Finally, they can opt for an agency surrogacy, in which all aspects of the surrogacy process are handled by a surrogacy agency, or an independent surrogacy, where they employ a surrogacy lawyer and a fertility clinic to handle the legal and medical aspects of the process but do the rest on their own.

Surrogacy laws by state

Because Brian and Ben live in the surrogacy-friendly state of California, the process was smooth for them from a legal point of view. They were even able to sign a pre-birth order that assigned them parentage when Maria was seven months pregnant. As soon as Katherine was born, the pre-birth order took effect and Brain and Ben were legally her dads.

But it isn’t as easy for all intended parents. Surrogacy laws and how they’re applied vary widely from state to state and are constantly evolving. Here’s a breakdown of the laws by state, but make sure to consult a reproductive lawyer to obtain the most up-to-date information before you start the process.

States where surrogacy is fully permitted for all parents (heterosexual and same-sex), pre-birth orders are granted and both parents are named on the birth certificate: California, Connecticut, District of Columbia, Delaware, Maine, Nevada, New Hampshire and Rhode Island.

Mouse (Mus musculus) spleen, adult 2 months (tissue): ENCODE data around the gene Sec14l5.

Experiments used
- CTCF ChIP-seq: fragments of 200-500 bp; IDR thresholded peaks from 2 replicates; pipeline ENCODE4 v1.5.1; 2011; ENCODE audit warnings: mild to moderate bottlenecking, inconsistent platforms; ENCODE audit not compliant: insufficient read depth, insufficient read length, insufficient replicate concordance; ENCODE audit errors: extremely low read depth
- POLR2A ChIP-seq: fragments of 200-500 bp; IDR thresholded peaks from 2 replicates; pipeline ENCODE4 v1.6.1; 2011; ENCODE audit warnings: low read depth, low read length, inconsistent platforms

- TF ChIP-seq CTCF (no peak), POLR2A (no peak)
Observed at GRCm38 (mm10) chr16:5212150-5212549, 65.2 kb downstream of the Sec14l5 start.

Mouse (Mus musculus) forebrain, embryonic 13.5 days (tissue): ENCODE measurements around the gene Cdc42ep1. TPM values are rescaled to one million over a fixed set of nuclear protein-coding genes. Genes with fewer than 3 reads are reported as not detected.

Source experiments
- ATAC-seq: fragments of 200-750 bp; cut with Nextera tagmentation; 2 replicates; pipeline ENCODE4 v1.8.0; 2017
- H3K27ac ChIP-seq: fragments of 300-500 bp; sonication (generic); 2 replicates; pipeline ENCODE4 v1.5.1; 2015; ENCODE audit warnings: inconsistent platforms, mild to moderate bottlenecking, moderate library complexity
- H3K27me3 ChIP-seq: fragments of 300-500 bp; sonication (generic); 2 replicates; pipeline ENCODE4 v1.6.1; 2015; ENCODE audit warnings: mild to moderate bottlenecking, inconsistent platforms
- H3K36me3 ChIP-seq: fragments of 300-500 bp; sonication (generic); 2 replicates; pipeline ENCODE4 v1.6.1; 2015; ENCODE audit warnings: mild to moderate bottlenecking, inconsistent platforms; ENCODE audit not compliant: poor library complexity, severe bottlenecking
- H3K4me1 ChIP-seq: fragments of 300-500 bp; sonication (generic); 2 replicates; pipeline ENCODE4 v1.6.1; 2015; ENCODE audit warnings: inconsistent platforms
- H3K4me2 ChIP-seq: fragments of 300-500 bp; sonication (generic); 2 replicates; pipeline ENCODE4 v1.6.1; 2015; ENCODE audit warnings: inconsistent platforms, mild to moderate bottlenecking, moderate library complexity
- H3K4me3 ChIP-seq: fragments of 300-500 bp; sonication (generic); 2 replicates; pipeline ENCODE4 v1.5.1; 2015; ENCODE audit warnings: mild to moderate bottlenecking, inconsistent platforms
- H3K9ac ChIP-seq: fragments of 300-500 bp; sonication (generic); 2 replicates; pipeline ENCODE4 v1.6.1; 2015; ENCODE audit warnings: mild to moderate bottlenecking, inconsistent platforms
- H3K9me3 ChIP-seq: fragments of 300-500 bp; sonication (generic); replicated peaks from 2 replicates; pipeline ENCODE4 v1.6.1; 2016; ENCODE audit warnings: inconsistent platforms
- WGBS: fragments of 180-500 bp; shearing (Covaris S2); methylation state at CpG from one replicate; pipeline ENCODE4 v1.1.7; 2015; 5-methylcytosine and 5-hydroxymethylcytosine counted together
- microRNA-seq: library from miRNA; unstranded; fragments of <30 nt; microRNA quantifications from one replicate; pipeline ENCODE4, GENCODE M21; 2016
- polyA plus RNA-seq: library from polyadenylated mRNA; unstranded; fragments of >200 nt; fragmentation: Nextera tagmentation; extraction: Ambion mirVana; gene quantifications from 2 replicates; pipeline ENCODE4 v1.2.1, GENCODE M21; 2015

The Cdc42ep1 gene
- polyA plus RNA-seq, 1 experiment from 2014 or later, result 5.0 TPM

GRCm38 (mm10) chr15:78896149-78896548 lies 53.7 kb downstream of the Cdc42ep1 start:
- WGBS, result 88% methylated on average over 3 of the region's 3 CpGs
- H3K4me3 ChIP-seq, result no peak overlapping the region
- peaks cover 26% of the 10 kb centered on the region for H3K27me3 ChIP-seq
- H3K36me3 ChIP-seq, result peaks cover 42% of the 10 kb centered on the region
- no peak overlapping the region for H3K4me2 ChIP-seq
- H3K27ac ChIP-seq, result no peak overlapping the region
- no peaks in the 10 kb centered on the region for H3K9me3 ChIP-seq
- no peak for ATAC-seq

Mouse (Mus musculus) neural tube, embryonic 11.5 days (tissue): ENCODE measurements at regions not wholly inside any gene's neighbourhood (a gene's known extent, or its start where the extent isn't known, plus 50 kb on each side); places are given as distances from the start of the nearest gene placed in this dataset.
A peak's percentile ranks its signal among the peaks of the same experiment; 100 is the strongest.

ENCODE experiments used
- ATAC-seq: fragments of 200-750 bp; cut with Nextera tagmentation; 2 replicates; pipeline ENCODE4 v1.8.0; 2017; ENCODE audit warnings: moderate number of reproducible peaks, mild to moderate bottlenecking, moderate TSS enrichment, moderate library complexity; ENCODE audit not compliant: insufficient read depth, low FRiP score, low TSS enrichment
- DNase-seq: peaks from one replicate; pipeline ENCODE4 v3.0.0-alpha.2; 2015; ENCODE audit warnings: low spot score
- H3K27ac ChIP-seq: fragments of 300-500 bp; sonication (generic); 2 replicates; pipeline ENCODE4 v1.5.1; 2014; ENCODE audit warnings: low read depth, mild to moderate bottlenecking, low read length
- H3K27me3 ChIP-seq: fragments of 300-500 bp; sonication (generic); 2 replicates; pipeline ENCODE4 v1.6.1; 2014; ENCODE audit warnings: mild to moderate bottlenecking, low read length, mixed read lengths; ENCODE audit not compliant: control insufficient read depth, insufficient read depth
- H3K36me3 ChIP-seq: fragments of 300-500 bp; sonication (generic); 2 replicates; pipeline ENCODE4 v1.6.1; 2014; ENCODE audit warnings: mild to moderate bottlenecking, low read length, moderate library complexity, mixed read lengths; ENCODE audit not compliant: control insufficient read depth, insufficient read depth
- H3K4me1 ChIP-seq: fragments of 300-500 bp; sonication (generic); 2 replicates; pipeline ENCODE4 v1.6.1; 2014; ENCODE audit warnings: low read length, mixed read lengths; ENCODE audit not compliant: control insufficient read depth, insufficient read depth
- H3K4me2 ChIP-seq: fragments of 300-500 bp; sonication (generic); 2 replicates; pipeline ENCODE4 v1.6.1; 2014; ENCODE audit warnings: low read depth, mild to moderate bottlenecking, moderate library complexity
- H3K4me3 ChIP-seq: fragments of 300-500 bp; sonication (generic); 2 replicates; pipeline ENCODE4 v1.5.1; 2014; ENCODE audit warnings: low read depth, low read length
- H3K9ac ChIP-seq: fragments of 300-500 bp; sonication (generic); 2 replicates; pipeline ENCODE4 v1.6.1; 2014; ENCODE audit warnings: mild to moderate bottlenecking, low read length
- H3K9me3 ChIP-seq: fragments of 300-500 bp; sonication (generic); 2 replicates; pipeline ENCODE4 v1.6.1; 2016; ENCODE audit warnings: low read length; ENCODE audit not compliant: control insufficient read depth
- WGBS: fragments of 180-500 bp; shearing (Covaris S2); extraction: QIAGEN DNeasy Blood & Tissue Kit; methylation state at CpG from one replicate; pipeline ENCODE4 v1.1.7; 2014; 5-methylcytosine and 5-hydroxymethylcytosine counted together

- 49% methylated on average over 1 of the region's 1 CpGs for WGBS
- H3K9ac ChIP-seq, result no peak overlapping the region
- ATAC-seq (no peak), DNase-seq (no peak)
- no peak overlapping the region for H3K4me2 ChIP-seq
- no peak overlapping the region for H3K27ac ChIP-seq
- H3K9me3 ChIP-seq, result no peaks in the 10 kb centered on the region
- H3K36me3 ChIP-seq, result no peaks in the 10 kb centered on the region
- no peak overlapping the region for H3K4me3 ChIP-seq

States where surrogacy is permitted, but the granting of pre-birth orders and the naming of both parents on the birth certificate can vary by county and depending on the intended parents’ specific circumstances: Alabama, Alaska, Arkansas, Colorado, Florida, Georgia, Hawaii, Illinois, Kansas, Kentucky, Massachusetts, Maryland, Minnesota, Missouri, Montana, North Carolina, North Dakota, New Mexico, Ohio, Oklahoma, Oregon, Pennsylvania, South Carolina, South Dakota, Texas, Utah, Vermont, Wisconsin and West Virginia.

States where surrogacy is practiced, but the law is unclear or results are inconsistent (it’s highly recommended to obtain legal counsel before beginning the surrogacy process in any of these states):Arizona, Iowa, Idaho, Indiana, Mississippi, Montana, Nebraska, Tennessee, Virginia and Wyoming.

States where surrogacy contracts are either highly restrictive or void and unenforceable, and compensated surrogacy may be illegal and subject to fines (if you would like to hire a surrogate residing outside your state, you should obtain a lawyer’s advice before going ahead): Louisiana, Michigan, New Jersey, New York and Washington. 

How much does surrogacy cost?

The average cost of commercial surrogacy in the U.S. ranges from $90,000 to $130,000. The base pay for surrogates is between $30,000 and $50,000, with experienced surrogates and surrogates residing in high-demand states such as California receiving more. Intended parents who enter into an altruistic surrogacy agreement and/or who use their own eggs can cut their costs significantly.

Married couple Claire and Josh admit they had to sell their house in Hartford, Connecticut, to afford their surrogate. “We kept trying to crunch the numbers and there was no other way,” says Claire. “So we sold our dream home and moved into a ground-floor apartment with access to a park. Our friends thought we were crazy, but we wanted this baby more than anything in the world. It ended up costing us about $110,000, but it was worth every penny. Our son, Elliott, is the light of our lives. I’d recommend surrogacy to anyone. You don’t need money and expensive stuff if you have a child who hugs and kisses you every day. That’s worth more than all the money in the world.”